one of the foremost threats to Christians in the Holy Land is the unacceptable activities of radical settler groups, which are attempting to establish control over properties around the Jaffa gate. The properties in question are in the heart of Jerusalem’s Christian quarter, the seat of all the patriarchates and headquarters of the churches, and less than 500m from the Church of the Holy Sepulchre….The Patriarchate has lodged an appeal with the Israeli high court of justice, but if our efforts prove unsuccessful the result would be immensely damaging to the integrity of the Old City.
Remarkably, Theophilos fails to reveal that the properties around the Jaffa gate “radical settler groups” are “attempting to establish control over” were in fact already sold to a Jewish group by the previous Orthodox Patriarch, Irenaios I. Theophilos went to court to ask that the sale be nullified, because, their lawyers argue, the sale was “part of the corrupt operations of the previous patriarch and his treasurer”. (The broader context ignored in the op-ed is that the church is the second biggest land owner in Israel, and has been selling land all over Israel for years to private developers due to the fact that they’re deeply in debt.)
If the settler groups were to gain control of the properties, they would be able to pursue their aggressive campaign of removing non-Jews from the City and from these strategic centres at the heart of the Christian quarter, threatening the very presence of Christians in the Holy Land.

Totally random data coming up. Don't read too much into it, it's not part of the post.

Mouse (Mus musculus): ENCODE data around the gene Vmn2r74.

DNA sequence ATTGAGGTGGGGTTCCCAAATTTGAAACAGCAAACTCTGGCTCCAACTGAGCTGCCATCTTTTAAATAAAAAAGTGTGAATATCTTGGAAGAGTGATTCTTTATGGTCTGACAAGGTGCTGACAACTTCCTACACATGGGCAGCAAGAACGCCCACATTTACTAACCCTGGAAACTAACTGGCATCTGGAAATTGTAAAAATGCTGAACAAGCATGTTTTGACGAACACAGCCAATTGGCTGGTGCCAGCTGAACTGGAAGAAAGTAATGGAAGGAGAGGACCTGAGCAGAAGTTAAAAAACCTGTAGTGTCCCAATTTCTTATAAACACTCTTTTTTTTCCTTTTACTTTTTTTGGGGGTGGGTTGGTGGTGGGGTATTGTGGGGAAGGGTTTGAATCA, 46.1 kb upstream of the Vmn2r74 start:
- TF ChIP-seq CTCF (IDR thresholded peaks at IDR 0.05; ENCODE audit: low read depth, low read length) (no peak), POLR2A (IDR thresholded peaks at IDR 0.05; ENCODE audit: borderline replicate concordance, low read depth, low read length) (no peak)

Theophilos’s claim that settler groups are pursuing a “campaign of removing non-Jews from the city” – suggesting ethnic cleansing – is just absurd. Groups like Ateret Cohanim are indeed involved in a campaign to legally purchase property in east Jerusalem whilst encouraging Jews to move there, but they certainly aren’t attempting to kick non-Jews out of the city, and of course don’t have the power to do so. Finally, his suggestion that the sale – again, by his predecessor – of a few properties in or around the Christian quarter to Jews threatens “the very presence of Christians in the Holy Land” is lunacy.
As Dexter Van Zile, CAMERA’s Christian Media Analyst, has written, “between 1949 and 2015, Israel’s indigenous population of Christians has increased by 282 percent”. “No other country in the Middle East, Zile noted, “has experienced a similar increase in its indigenous population of Christians”. Indeed, elsewhere in the region, Christian communities have suffered catastrophic losses over the same time frame.
It is simply undeniable that Israel is the true ‘safe space’ for Christians in the Middle East.
Though we’re of course accustomed to errors, distortions and omissions in Guardian op-eds about Israel, this piece by the Orthodox Patriarch, suggesting some sort of sinister Jewish plot to ethnically cleans Christians from the holy land, rises to a whole other level of dishonesty.
- Peter Beaumont wants you to believe that Jews oppress Christians in Jerusalem (UK Media Watch)
- Guardian columnist blames the persecution of Mid-East Christians on Israel’s creation (UK Media Watch)
- BBC Radio 4, religious freedom and a half told story (BBC Watch)